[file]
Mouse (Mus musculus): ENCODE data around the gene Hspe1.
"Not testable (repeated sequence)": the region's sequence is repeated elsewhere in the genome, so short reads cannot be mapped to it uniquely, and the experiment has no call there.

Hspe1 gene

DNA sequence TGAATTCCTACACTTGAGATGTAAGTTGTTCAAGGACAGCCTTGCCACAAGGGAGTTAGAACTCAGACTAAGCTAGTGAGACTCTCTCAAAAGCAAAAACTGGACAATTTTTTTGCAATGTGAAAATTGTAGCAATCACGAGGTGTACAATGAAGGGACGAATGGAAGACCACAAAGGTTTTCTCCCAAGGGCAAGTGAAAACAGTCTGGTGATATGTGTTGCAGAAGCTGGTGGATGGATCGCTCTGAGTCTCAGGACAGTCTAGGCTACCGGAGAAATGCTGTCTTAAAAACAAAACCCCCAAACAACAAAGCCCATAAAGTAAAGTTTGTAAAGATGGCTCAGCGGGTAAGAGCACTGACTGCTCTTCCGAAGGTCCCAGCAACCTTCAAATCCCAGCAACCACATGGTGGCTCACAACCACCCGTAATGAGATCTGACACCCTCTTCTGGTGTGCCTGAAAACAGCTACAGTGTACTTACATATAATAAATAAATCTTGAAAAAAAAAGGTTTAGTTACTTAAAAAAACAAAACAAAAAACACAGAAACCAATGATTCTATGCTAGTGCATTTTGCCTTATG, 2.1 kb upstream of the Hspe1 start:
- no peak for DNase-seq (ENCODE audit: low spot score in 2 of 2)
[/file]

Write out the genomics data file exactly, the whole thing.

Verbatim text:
Mouse (Mus musculus): ENCODE data around the gene Hspe1.
"Not testable (repeated sequence)": the region's sequence is repeated elsewhere in the genome, so short reads cannot be mapped to it uniquely, and the experiment has no call there.

Hspe1 gene

DNA sequence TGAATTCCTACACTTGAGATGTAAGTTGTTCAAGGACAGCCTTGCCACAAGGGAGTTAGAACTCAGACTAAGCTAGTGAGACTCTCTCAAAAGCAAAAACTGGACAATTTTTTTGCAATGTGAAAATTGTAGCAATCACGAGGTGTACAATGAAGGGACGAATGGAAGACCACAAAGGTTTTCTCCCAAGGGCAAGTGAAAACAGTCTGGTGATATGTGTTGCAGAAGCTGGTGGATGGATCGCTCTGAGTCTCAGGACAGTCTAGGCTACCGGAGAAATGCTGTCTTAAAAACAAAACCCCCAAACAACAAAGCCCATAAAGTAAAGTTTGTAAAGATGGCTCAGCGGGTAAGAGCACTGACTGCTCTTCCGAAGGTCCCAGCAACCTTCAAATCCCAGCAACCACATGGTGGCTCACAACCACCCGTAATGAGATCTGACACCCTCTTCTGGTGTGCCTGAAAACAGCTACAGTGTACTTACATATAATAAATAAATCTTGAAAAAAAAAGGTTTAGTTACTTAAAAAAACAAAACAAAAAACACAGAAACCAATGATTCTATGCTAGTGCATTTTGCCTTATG, 2.1 kb upstream of the Hspe1 start:
- no peak for DNase-seq (ENCODE audit: low spot score in 2 of 2)